Why can’t the Spanish government step in and stop the electricity price scandal? | EFE

Households and businesses in Spain will be thinking twice about using appliances and switching on lights after the country saw a new record for the cost of electricity yesterday.

Spaniards have felt the pinch of higher electricity prices all summer.

Consumers began complaining in July when the cost reached 106 euros per megawatt-hour during a hot spell. Before then, the previous record cost was 103 euros per MWh, set on Jan. 11, 2002.

The Spanish government says the soaring electricity bills are driven by increase demand, gas imports that Spain needs to fulfill its energy needs and spiralling prices of so-called carbon certificates, which give companies the right to release carbon dioxide.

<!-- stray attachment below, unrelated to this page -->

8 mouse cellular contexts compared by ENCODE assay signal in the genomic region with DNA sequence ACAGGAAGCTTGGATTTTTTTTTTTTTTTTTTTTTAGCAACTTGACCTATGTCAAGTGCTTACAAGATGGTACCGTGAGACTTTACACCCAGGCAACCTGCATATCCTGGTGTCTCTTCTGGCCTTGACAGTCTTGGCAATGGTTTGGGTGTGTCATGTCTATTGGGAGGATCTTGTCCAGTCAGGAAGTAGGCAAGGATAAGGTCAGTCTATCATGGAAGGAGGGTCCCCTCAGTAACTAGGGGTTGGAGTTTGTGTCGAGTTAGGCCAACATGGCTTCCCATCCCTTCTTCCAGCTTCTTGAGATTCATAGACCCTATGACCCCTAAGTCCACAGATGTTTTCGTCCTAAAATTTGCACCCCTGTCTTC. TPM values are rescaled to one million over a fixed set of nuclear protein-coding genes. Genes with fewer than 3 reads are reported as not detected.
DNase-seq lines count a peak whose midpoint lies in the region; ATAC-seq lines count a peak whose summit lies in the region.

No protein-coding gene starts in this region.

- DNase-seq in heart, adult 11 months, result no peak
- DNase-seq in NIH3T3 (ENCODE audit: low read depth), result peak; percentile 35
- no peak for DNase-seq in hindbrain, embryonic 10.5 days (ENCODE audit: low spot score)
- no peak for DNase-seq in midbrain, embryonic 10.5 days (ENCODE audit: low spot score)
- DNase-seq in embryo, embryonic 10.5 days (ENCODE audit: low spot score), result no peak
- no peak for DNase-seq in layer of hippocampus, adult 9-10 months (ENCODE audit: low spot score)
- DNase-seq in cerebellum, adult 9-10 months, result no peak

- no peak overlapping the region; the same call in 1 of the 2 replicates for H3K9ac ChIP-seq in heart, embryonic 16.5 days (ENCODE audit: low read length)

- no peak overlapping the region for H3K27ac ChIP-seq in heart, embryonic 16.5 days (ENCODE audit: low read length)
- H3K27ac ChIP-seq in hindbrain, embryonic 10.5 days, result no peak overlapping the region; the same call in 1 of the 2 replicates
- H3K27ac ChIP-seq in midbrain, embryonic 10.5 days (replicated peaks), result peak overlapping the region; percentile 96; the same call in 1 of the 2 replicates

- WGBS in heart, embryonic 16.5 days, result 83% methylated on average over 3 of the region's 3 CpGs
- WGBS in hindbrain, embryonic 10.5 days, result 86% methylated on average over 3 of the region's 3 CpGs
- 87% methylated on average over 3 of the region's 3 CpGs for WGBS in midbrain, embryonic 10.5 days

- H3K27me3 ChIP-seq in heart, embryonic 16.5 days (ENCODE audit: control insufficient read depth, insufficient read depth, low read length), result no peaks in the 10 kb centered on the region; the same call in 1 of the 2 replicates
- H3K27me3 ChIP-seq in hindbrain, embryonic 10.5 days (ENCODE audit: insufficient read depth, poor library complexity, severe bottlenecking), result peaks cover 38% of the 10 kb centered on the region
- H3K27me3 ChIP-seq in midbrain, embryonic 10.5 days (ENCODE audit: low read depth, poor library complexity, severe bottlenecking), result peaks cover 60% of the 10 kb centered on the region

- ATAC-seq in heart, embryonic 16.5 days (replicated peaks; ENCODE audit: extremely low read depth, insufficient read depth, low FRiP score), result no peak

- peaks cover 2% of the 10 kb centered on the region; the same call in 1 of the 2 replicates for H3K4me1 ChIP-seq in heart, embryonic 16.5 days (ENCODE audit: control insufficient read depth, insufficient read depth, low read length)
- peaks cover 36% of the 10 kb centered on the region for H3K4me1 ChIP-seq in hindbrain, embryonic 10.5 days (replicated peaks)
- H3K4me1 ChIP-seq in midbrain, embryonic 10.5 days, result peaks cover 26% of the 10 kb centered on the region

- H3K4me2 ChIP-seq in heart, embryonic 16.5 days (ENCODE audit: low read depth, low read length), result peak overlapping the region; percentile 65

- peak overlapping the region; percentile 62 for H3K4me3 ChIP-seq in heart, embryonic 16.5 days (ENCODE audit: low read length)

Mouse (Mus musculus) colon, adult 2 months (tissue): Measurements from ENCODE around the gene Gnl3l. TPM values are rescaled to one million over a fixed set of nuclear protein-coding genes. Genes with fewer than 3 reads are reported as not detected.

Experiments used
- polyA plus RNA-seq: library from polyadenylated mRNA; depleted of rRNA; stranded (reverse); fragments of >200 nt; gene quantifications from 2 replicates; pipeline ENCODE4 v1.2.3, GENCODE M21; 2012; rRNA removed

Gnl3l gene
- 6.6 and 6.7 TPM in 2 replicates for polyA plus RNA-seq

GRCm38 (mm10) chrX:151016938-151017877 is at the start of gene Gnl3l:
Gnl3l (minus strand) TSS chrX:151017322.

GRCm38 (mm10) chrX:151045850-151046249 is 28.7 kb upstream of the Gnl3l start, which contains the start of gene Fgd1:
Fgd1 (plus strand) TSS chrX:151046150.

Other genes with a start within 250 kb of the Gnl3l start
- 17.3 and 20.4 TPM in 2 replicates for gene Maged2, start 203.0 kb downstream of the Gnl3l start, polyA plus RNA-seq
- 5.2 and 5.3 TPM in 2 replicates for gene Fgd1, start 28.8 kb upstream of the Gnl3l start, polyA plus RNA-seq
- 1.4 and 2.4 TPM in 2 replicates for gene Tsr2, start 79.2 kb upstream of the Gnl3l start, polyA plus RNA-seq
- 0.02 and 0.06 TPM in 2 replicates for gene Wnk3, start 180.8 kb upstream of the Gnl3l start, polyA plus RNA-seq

But what is clearly going on, and it is nothing new, is that the main electricity suppliers are operating a monopoly.

They know that they have got consumers in the grasp and have all agreed on the high tariffs.

This kind of market behaviour is surely illegal and something the Spanish government should be taking action to curtail.

But, as we have seen before, despite being a Socialist, Prime Minister Pedro Sánchez, does not like upsetting the country’s big companies. So, instead he has asked the European Union to reform the energy market, but has warned that there is no quick fix. Just what consumers want to hear.